|Updated: 1/03 11:39 am
||Published: 1/03 11:24 am
The automatic tips added to checks at restaurants might become a thing of the past.
Restaurants typically add on about 18 percent tip for large parties. The Internal Revenue Service will tax restaurants for this starting this year.
FOX23's Angela Hong found many restaurants are dropping this practice because of the new rules.
Workers said restaurants simply don't want to deal with the headache and paperwork that comes with this new regulation. The IRS ruling on this was enacted in June 2012, but will start being enforced in 2014.
It's a practice that has irked diners for a long time.
"Why are you forced to pay a certain percentage if your party is a certain size?" asked Scott Scott, a restaurant patron.
Large parties have automatic gratuities, usually somewhere around 15 to 18 percent, added onto their tabs.
Chelsea Howell has been a server for year and understands why restaurants do it.
"I understand wanting to guarantee that server that money because they are putting in that effort because some people do say, ‘Hey! I don't have to tip because no one is making me and it's up to my choice,' and there are people out there who will do that," said Howell, a server at Albert G's BBQ in downtown Tulsa.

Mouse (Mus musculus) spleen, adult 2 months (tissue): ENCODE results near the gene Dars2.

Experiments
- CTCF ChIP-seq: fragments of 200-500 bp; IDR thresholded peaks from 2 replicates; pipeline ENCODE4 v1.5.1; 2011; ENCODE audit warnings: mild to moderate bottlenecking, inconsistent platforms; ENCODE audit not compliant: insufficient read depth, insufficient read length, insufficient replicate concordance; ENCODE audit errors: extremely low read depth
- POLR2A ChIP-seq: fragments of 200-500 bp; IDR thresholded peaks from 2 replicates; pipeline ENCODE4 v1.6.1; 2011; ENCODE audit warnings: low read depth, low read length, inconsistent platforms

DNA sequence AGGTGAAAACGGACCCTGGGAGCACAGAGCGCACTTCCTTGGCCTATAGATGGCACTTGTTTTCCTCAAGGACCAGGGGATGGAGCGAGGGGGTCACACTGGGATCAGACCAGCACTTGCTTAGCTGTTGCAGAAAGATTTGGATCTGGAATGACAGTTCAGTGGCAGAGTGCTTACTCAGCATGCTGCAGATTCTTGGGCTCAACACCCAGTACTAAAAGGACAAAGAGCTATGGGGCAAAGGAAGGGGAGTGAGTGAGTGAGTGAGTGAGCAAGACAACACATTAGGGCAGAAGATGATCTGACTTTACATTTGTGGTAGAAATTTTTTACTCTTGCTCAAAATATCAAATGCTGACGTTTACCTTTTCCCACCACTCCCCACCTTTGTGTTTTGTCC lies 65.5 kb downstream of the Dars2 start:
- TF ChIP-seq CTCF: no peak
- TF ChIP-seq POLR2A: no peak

Howell told FOX23 she doesn't necessarily agree with it.
"I like to go ahead and let them make the decision and sometimes they leave more like 20 or 25 percent," she said.
Starting this year, the IRS will consider automatic gratuities as a service charge instead of a tip, which means they can be taxed as regular wages and be included in payroll taxes.
Servers will also have to wait to get that money when they get a paycheck instead of taking home the money that night.
The paperwork and taxes involved was too complicated for Albert G's; they decided not to do automatic gratuities when they opened this past November.
"I see it from the guest perspective. If we're doing what we're supposed to do, they are going to take care of us. They are going to take care of our people and they are going to make more money," said Ryan Day, director of operations at Albert G's.
Industry experts believe this new rule means more restaurants will stop the practice, which for some servers could become a problem.
A problem because the federal and Oklahoma minimum wage for servers is only $2.13 per hour, so waiters and waitresses rely heavily on tips.